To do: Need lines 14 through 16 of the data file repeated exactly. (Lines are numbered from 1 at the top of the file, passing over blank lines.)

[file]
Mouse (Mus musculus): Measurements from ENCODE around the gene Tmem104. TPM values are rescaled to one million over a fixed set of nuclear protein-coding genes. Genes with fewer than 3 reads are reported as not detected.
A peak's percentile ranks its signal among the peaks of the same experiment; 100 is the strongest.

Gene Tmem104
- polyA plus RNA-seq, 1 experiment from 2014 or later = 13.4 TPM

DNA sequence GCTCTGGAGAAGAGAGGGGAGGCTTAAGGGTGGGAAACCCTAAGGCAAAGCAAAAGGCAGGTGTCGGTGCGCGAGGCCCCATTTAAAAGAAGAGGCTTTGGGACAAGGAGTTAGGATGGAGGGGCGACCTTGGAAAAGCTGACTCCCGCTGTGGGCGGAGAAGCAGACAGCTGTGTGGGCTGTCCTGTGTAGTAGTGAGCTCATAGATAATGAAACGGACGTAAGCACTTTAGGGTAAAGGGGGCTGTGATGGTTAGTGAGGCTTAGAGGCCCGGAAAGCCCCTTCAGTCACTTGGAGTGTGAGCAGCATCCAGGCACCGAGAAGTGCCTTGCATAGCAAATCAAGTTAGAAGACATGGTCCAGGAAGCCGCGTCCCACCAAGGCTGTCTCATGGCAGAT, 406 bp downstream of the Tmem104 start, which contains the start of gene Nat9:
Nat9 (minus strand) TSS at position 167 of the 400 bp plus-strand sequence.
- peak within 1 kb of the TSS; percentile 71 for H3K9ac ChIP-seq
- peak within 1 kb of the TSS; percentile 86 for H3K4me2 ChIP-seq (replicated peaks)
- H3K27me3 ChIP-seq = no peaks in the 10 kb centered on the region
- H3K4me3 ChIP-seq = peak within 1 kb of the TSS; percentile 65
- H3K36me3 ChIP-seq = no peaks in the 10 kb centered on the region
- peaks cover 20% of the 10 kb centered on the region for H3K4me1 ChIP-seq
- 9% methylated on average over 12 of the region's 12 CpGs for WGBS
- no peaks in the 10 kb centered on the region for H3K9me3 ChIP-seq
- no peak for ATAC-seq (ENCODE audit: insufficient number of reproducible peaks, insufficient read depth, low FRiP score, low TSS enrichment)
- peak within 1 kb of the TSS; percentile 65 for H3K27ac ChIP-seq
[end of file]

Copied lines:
- no peaks in the 10 kb centered on the region for H3K9me3 ChIP-seq
- no peak for ATAC-seq (ENCODE audit: insufficient number of reproducible peaks, insufficient read depth, low FRiP score, low TSS enrichment)
- peak within 1 kb of the TSS; percentile 65 for H3K27ac ChIP-seq